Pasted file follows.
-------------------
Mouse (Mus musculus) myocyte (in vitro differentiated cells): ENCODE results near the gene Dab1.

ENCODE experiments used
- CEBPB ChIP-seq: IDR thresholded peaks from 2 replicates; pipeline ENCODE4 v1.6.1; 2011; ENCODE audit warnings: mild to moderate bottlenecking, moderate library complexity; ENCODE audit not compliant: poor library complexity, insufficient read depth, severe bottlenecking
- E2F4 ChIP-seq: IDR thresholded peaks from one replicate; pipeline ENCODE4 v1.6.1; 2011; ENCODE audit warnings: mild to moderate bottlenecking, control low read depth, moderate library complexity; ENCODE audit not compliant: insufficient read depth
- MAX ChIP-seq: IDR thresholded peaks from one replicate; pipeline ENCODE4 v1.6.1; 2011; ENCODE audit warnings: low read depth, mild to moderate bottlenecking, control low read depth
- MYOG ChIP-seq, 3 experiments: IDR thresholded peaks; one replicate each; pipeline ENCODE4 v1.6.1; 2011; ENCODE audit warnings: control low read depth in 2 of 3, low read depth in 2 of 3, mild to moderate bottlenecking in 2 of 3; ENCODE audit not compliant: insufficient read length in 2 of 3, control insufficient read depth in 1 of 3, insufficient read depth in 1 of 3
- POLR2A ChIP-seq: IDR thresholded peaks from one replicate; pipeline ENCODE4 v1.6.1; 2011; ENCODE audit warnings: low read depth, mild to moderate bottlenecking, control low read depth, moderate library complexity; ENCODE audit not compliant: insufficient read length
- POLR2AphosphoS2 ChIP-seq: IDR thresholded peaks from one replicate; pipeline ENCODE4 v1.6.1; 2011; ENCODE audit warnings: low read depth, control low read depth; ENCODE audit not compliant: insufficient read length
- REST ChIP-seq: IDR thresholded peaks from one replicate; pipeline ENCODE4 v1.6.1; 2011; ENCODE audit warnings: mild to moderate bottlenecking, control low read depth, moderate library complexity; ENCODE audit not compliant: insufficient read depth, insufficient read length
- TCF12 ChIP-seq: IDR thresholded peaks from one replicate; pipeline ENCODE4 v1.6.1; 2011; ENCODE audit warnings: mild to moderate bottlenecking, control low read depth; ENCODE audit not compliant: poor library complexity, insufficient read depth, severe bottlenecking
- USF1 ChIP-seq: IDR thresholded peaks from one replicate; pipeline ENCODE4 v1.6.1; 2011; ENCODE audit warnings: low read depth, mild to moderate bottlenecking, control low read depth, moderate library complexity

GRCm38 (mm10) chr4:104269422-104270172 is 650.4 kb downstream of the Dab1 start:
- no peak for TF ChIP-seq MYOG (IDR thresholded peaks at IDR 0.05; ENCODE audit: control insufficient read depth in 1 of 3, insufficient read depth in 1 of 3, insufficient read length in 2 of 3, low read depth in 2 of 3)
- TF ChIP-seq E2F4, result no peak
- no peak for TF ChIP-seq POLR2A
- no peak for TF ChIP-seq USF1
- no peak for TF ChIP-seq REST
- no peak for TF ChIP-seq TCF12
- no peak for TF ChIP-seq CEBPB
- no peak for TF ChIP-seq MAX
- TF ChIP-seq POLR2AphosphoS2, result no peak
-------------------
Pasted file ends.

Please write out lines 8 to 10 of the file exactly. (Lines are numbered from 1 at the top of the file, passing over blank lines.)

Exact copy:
- POLR2AphosphoS2 ChIP-seq: IDR thresholded peaks from one replicate; pipeline ENCODE4 v1.6.1; 2011; ENCODE audit warnings: low read depth, control low read depth; ENCODE audit not compliant: insufficient read length
- REST ChIP-seq: IDR thresholded peaks from one replicate; pipeline ENCODE4 v1.6.1; 2011; ENCODE audit warnings: mild to moderate bottlenecking, control low read depth, moderate library complexity; ENCODE audit not compliant: insufficient read depth, insufficient read length
- TCF12 ChIP-seq: IDR thresholded peaks from one replicate; pipeline ENCODE4 v1.6.1; 2011; ENCODE audit warnings: mild to moderate bottlenecking, control low read depth; ENCODE audit not compliant: poor library complexity, insufficient read depth, severe bottlenecking